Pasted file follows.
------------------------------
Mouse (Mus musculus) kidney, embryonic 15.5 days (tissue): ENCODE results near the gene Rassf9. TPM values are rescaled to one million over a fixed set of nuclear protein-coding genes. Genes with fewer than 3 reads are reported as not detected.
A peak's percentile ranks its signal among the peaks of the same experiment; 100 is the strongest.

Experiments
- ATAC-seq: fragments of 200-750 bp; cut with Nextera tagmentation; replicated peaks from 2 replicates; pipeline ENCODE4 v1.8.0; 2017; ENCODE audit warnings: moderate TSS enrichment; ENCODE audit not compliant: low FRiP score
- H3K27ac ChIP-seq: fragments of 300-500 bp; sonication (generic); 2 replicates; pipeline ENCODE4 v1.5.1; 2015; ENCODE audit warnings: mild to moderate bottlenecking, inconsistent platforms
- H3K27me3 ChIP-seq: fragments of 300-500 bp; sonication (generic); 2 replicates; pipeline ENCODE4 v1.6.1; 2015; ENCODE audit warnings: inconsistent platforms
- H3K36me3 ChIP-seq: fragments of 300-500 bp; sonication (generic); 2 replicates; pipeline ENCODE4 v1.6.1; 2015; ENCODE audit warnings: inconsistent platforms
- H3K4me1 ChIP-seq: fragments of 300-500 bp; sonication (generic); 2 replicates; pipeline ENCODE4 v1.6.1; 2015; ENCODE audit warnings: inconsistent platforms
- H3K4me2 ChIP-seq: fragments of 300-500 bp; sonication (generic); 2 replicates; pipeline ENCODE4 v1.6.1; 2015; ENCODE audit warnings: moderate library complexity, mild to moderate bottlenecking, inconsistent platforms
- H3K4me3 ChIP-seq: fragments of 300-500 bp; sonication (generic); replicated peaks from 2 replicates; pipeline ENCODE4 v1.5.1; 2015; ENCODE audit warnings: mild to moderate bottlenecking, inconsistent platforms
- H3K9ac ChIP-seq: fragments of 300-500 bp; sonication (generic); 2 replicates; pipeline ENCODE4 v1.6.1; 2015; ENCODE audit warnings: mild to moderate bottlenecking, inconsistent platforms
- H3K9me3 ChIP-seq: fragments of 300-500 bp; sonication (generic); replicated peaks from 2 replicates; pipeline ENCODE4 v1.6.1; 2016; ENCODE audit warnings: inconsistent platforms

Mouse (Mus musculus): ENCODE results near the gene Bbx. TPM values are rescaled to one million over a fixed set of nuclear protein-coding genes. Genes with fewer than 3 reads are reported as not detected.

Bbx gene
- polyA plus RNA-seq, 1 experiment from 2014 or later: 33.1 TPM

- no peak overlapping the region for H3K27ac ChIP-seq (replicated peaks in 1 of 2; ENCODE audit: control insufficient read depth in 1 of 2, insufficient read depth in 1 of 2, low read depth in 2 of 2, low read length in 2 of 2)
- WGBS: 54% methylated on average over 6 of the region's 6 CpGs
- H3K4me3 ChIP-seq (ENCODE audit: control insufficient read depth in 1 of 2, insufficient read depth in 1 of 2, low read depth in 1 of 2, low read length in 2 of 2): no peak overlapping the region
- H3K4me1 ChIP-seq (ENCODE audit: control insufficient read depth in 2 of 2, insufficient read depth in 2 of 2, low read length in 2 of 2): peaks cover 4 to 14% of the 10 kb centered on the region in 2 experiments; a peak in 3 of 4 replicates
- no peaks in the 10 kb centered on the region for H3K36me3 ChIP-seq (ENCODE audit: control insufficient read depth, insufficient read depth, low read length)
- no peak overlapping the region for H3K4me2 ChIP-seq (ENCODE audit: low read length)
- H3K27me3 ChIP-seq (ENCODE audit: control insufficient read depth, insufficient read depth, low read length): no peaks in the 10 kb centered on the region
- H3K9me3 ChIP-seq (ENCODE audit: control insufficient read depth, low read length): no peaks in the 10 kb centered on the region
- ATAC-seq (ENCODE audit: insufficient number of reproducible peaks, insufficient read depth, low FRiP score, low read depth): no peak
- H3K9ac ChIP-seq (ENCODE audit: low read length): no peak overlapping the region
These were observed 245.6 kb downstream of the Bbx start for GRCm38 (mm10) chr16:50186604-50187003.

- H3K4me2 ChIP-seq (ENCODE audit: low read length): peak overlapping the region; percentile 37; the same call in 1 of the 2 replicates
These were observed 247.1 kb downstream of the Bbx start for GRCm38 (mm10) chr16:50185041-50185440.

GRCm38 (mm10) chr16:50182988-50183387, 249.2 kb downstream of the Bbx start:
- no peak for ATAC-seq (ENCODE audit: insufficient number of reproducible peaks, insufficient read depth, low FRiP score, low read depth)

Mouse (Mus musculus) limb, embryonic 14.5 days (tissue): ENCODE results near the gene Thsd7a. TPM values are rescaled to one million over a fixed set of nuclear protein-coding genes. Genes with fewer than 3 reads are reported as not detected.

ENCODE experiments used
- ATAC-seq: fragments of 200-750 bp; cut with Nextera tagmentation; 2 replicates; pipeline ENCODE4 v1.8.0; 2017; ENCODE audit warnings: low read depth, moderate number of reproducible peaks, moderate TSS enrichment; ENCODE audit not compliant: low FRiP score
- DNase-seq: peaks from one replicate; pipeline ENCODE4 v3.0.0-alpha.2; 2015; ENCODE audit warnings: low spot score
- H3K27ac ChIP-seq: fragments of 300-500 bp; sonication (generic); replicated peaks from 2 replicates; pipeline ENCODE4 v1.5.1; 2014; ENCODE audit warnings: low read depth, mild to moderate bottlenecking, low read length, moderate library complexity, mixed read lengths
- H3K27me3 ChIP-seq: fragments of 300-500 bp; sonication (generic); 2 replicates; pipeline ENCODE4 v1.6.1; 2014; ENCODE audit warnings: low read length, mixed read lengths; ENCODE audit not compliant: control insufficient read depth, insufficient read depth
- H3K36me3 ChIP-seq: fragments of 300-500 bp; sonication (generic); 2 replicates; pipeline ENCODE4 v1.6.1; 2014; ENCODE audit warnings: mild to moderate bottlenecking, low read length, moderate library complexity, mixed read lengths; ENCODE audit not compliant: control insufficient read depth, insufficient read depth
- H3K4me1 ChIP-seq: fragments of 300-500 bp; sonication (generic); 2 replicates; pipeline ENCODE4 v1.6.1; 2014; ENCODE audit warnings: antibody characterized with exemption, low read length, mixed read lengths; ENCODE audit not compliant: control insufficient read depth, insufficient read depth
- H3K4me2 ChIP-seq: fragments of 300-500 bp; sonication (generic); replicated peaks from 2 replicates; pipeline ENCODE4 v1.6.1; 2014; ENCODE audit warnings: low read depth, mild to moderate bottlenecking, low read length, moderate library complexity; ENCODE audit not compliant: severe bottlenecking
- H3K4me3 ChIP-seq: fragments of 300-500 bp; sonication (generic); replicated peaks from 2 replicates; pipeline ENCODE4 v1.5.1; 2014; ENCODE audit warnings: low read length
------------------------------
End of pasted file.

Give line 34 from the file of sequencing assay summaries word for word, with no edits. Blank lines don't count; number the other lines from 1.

- DNase-seq: peaks from one replicate; pipeline ENCODE4 v3.0.0-alpha.2; 2015; ENCODE audit warnings: low spot score